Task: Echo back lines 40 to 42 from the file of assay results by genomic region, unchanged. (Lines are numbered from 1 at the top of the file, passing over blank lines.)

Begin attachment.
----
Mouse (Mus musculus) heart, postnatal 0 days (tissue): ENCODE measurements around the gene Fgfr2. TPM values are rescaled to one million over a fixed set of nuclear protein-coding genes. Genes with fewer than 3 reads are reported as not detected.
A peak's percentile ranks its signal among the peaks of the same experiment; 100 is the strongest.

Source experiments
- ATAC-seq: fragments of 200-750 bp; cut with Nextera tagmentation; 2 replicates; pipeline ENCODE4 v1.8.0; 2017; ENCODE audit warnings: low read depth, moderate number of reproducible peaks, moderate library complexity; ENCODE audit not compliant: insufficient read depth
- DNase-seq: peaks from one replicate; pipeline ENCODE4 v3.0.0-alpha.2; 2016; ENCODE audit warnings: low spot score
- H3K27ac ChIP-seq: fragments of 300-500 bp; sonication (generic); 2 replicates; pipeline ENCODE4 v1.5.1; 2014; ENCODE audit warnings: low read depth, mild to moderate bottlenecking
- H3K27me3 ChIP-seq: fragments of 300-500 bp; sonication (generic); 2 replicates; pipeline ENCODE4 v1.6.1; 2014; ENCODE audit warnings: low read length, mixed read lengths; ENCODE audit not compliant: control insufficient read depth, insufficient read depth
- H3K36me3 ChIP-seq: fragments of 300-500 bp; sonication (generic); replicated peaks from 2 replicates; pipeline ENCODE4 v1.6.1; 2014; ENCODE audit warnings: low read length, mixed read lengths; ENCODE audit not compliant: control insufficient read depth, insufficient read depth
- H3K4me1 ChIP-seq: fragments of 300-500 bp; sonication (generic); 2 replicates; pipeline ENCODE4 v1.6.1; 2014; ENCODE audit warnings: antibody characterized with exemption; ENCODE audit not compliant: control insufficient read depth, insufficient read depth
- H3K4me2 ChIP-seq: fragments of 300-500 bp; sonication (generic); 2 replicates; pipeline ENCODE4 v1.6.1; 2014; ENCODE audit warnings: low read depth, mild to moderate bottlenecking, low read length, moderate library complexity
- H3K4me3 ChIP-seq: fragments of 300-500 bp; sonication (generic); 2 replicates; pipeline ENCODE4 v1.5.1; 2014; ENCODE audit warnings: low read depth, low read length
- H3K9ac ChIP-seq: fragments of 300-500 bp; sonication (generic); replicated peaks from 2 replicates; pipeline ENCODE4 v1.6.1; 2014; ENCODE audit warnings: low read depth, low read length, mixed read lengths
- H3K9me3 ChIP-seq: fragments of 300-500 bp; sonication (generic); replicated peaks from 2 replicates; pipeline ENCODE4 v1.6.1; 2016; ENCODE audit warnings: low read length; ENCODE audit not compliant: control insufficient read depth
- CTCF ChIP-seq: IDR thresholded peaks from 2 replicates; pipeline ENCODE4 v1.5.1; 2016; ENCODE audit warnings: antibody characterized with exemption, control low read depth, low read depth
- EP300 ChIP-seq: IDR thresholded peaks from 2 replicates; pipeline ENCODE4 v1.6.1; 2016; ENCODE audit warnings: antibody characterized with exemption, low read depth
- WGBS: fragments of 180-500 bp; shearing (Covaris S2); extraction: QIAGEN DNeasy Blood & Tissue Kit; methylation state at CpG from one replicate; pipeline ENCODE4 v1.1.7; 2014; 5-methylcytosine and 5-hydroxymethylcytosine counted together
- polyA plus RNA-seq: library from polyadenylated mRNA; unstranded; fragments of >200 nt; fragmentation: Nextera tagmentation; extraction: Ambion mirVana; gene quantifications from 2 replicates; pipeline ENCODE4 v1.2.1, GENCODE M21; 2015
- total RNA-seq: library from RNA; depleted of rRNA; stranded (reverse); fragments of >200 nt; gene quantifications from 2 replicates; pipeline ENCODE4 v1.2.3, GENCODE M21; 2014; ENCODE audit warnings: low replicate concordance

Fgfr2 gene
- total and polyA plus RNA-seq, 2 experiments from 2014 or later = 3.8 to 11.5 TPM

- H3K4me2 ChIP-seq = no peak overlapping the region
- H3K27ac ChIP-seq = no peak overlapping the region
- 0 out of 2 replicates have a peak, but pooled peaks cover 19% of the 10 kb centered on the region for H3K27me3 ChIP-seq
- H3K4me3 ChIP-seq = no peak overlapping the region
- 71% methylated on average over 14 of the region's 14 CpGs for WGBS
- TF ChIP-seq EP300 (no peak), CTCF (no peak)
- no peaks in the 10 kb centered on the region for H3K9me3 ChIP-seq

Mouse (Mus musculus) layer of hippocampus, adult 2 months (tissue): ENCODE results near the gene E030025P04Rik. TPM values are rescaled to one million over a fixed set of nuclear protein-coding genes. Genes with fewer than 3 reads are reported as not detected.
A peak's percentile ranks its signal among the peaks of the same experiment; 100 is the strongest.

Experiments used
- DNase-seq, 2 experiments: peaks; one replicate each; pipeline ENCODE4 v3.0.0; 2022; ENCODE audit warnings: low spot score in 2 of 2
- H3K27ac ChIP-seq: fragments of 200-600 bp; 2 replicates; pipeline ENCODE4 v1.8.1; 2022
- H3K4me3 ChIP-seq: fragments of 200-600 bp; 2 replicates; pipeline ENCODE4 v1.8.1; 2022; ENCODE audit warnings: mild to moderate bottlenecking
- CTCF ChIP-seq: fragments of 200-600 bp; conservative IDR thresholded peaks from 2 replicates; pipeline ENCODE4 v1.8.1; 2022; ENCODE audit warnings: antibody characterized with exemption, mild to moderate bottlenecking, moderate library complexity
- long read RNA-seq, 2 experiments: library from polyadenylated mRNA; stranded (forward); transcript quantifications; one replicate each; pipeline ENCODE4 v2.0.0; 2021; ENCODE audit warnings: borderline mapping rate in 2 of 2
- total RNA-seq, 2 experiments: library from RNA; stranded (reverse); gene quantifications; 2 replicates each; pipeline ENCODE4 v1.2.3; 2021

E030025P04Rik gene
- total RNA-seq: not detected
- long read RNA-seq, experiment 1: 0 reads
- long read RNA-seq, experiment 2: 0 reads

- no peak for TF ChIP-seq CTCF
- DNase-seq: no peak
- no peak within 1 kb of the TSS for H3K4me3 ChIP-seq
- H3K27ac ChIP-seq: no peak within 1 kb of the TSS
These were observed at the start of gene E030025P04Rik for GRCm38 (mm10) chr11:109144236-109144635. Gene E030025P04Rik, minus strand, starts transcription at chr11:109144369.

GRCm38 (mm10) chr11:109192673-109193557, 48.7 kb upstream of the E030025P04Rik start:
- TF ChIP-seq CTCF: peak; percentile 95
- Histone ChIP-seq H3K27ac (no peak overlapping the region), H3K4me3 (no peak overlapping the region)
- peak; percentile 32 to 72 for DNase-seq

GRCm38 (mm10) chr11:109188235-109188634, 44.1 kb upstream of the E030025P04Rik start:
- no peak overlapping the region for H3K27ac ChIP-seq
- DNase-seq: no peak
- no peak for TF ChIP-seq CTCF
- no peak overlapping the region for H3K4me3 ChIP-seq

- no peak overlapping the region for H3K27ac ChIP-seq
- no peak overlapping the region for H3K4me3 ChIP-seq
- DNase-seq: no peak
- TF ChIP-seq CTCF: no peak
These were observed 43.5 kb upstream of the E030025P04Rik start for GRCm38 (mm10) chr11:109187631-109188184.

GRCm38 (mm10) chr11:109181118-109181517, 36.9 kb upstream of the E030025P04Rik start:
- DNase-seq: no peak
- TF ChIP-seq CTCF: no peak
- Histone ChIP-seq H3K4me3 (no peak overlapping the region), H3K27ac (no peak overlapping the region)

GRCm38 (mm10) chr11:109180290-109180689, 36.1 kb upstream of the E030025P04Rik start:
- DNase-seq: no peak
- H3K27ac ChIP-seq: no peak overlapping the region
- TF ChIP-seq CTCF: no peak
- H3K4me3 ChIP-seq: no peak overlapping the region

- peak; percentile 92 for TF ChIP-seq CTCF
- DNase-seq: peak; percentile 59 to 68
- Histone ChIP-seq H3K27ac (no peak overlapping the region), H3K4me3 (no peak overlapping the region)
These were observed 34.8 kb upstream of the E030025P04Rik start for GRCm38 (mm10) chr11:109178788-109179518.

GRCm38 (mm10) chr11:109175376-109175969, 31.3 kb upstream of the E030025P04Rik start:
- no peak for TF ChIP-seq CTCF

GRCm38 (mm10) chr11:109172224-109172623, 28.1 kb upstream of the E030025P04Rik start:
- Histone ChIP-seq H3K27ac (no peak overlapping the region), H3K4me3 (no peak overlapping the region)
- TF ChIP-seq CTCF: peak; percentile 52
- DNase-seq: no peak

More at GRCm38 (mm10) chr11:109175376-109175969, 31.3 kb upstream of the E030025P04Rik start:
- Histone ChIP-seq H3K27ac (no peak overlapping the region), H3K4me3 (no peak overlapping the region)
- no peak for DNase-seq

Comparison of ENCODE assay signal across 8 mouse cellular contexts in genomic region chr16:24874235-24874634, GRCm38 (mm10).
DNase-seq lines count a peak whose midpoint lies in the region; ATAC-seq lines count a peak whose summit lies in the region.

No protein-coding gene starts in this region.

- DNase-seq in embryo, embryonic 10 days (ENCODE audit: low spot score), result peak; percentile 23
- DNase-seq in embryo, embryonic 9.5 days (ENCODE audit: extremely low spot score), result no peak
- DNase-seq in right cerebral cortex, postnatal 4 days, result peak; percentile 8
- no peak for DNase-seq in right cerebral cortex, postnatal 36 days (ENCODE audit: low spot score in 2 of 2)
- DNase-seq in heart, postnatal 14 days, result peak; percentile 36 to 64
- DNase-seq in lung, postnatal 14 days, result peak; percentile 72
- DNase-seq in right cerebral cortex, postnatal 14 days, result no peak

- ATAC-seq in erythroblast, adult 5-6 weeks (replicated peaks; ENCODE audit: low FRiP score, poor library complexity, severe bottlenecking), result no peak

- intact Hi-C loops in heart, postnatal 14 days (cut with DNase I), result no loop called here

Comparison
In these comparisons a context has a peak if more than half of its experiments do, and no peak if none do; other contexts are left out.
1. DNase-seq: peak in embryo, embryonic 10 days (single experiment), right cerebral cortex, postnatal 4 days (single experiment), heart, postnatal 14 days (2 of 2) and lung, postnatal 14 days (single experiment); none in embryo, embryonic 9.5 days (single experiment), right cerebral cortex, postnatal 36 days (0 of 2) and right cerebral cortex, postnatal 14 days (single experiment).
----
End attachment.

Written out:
- long read RNA-seq, experiment 2: 0 reads

- no peak for TF ChIP-seq CTCF
- DNase-seq: no peak